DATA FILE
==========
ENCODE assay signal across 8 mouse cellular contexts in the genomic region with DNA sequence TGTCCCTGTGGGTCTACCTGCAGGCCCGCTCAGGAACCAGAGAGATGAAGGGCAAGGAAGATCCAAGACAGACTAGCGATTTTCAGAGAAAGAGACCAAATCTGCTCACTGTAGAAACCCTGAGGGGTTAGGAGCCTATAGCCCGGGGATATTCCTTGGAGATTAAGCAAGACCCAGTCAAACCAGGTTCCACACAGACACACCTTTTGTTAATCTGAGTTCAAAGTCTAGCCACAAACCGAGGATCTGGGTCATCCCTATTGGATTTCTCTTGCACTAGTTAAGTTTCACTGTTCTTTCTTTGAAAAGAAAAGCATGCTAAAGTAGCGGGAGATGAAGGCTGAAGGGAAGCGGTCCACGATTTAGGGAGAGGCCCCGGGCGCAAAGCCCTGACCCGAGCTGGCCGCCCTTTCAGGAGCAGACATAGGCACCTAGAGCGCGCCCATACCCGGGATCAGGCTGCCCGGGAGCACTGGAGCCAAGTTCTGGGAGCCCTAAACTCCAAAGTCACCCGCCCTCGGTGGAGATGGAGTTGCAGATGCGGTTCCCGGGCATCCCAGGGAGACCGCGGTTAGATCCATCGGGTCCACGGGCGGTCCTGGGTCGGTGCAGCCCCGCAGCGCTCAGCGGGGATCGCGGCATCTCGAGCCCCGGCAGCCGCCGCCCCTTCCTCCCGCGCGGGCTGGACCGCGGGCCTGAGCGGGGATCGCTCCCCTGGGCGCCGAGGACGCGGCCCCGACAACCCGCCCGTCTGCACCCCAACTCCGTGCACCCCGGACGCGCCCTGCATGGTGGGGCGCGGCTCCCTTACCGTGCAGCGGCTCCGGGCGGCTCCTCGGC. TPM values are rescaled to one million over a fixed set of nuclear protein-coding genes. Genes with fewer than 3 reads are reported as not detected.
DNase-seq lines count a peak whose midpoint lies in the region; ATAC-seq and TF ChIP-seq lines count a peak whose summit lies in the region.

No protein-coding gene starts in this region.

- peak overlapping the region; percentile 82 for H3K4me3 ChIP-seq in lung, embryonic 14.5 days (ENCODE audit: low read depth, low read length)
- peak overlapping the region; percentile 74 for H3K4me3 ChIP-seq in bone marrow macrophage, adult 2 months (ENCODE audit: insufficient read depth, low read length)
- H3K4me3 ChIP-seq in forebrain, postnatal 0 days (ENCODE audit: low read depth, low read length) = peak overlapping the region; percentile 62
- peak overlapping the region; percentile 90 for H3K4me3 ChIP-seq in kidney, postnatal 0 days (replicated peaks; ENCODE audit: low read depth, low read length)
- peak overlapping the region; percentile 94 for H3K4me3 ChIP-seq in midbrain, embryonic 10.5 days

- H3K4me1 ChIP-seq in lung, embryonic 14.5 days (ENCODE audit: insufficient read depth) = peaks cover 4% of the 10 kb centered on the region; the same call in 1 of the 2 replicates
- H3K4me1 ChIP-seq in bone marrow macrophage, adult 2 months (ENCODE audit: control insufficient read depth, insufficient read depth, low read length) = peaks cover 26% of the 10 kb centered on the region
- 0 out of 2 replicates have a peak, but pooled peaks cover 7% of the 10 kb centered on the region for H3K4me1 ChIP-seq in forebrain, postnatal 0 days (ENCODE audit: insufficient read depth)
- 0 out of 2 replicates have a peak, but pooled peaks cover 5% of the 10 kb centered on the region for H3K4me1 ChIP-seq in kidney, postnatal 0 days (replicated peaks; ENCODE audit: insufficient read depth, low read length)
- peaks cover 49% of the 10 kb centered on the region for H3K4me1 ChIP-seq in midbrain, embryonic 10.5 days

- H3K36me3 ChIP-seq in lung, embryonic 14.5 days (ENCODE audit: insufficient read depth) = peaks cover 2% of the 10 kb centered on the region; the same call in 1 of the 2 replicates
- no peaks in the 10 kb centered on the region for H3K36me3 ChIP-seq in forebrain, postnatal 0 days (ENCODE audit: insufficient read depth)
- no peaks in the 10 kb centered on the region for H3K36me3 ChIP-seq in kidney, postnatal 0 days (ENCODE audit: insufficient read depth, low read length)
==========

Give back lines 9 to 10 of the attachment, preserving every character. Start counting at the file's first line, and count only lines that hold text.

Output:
- H3K4me1 ChIP-seq in lung, embryonic 14.5 days (ENCODE audit: insufficient read depth) = peaks cover 4% of the 10 kb centered on the region; the same call in 1 of the 2 replicates
- H3K4me1 ChIP-seq in bone marrow macrophage, adult 2 months (ENCODE audit: control insufficient read depth, insufficient read depth, low read length) = peaks cover 26% of the 10 kb centered on the region